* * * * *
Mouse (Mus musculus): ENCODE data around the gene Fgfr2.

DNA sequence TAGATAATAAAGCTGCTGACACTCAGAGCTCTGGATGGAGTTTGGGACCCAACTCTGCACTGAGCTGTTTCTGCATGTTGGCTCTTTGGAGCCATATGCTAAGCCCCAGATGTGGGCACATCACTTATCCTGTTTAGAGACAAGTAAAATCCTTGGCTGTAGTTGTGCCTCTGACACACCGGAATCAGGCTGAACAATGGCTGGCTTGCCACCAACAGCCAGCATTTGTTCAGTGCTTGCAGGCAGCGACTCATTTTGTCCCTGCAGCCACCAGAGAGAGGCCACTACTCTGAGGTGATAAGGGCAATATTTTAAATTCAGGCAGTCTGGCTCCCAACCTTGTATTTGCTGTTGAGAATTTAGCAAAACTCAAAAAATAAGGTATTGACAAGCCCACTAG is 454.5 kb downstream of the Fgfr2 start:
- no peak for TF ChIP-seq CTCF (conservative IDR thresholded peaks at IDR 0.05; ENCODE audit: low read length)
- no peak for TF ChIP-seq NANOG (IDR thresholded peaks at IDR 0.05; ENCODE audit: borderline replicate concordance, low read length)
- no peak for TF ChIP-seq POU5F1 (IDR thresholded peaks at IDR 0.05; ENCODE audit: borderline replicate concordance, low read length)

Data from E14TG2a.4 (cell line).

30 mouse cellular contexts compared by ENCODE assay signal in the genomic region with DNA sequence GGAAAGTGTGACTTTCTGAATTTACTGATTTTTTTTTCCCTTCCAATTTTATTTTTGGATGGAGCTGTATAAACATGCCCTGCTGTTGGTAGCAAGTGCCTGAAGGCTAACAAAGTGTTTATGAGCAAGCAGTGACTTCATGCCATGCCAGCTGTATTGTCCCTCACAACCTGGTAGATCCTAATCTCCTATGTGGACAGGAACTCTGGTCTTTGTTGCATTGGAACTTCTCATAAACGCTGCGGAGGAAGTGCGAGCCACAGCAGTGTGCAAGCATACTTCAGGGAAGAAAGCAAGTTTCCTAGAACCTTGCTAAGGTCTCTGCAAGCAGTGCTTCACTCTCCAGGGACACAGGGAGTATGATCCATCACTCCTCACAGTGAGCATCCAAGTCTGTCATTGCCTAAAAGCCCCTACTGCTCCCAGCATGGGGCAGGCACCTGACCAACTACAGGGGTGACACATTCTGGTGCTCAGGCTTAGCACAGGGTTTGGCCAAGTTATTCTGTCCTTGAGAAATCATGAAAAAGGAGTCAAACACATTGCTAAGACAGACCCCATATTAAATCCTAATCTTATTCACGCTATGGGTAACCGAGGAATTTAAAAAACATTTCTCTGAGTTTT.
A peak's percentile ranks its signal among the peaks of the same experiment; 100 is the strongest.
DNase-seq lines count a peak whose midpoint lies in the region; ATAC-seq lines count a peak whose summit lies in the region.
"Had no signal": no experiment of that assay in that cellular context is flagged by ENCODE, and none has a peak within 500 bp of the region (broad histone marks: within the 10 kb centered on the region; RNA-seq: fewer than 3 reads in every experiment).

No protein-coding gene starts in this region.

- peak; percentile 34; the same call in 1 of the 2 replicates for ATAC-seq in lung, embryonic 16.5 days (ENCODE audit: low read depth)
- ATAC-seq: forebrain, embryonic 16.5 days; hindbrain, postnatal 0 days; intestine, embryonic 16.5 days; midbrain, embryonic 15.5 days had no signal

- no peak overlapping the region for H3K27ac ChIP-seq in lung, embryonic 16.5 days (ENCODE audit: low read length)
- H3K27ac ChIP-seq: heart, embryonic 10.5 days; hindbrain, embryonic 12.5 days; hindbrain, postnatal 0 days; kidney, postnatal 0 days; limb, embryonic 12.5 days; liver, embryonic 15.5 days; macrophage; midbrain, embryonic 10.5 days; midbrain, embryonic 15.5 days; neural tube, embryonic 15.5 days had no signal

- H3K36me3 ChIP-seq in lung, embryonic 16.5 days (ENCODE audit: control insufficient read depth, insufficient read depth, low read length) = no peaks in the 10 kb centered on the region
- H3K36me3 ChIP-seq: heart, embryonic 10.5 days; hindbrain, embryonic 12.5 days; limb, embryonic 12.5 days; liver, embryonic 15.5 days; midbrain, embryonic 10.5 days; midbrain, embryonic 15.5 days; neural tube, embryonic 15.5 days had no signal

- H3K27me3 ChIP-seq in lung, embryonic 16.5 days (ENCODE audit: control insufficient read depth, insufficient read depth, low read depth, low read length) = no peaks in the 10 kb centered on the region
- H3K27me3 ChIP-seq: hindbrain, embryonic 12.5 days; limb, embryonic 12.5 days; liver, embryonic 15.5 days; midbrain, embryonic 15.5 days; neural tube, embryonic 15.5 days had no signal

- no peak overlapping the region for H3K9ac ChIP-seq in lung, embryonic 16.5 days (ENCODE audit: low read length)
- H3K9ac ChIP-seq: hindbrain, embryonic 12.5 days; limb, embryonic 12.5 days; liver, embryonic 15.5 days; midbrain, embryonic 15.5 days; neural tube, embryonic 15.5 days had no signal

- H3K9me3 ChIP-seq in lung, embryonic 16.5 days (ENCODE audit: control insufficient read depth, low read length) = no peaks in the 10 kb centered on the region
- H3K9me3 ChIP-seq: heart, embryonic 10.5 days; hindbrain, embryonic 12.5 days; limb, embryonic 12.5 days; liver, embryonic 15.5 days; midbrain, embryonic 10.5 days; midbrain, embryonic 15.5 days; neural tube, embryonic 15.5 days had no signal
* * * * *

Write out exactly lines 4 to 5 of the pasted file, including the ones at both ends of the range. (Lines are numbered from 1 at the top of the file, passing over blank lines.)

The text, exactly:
- no peak for TF ChIP-seq NANOG (IDR thresholded peaks at IDR 0.05; ENCODE audit: borderline replicate concordance, low read length)
- no peak for TF ChIP-seq POU5F1 (IDR thresholded peaks at IDR 0.05; ENCODE audit: borderline replicate concordance, low read length)